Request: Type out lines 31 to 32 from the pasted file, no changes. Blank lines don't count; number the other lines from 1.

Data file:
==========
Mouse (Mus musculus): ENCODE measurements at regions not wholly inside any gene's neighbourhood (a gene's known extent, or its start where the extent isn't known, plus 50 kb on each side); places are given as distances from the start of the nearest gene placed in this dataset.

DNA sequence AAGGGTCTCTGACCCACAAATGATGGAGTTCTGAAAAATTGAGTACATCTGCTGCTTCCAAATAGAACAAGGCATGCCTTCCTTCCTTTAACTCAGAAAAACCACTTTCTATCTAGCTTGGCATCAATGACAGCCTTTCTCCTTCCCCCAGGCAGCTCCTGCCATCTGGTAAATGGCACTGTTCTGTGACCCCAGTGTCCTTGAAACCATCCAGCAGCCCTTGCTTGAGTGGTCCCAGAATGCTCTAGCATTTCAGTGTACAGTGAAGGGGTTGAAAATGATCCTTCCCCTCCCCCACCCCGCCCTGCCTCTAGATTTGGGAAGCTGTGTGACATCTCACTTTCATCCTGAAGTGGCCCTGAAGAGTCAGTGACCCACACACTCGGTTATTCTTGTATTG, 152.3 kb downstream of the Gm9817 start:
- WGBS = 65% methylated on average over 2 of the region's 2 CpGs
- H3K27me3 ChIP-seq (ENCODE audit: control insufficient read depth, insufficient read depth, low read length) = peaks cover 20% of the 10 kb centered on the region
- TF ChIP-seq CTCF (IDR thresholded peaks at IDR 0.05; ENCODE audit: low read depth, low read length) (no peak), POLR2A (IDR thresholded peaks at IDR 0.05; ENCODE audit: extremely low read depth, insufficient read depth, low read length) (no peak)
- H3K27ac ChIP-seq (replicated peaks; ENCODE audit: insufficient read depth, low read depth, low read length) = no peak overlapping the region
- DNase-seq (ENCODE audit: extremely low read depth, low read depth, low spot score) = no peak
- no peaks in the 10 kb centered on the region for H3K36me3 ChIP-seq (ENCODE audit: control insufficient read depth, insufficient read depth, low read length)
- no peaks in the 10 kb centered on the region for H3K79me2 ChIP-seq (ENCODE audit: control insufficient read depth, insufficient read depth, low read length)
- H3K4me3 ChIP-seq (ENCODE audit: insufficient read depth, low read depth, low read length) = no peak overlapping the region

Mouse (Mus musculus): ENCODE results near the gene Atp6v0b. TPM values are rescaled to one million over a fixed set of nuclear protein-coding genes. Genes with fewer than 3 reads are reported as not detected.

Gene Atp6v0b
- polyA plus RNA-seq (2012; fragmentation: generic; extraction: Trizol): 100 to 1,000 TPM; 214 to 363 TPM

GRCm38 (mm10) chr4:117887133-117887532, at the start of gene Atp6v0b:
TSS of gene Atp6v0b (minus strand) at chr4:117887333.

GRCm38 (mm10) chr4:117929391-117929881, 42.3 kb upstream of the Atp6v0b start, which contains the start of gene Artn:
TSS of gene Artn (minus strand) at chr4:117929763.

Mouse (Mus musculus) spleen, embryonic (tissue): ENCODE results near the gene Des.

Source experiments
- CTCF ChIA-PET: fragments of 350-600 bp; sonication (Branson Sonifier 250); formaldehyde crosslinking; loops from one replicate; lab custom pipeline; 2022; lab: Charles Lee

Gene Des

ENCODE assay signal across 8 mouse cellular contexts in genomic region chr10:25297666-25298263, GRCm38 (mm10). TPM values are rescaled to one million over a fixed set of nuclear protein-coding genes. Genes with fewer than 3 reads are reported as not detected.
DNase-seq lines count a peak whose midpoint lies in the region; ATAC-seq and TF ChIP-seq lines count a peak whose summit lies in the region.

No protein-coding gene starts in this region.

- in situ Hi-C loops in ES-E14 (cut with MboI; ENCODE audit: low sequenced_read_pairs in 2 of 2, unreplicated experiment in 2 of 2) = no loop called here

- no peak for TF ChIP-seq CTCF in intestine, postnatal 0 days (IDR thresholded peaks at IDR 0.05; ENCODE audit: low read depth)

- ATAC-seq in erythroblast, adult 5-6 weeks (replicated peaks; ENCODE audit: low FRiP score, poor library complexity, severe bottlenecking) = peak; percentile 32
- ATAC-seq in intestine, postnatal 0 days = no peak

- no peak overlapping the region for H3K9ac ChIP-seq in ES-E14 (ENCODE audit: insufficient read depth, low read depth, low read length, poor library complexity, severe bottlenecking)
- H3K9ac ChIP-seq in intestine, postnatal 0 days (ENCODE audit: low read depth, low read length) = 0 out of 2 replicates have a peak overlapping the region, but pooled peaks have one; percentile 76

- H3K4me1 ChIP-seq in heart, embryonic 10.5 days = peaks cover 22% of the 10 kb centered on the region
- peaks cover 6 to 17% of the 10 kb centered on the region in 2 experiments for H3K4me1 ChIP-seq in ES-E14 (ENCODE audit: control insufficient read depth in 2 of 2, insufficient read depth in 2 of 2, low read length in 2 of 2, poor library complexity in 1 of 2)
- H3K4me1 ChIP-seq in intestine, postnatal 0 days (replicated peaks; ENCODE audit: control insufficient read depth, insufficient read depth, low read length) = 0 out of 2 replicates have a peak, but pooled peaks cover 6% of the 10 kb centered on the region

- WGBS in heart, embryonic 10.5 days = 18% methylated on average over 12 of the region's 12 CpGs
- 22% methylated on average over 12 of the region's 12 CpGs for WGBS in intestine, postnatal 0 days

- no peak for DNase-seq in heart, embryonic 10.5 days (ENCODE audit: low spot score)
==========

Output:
- H3K4me1 ChIP-seq in heart, embryonic 10.5 days = peaks cover 22% of the 10 kb centered on the region
- peaks cover 6 to 17% of the 10 kb centered on the region in 2 experiments for H3K4me1 ChIP-seq in ES-E14 (ENCODE audit: control insufficient read depth in 2 of 2, insufficient read depth in 2 of 2, low read length in 2 of 2, poor library complexity in 1 of 2)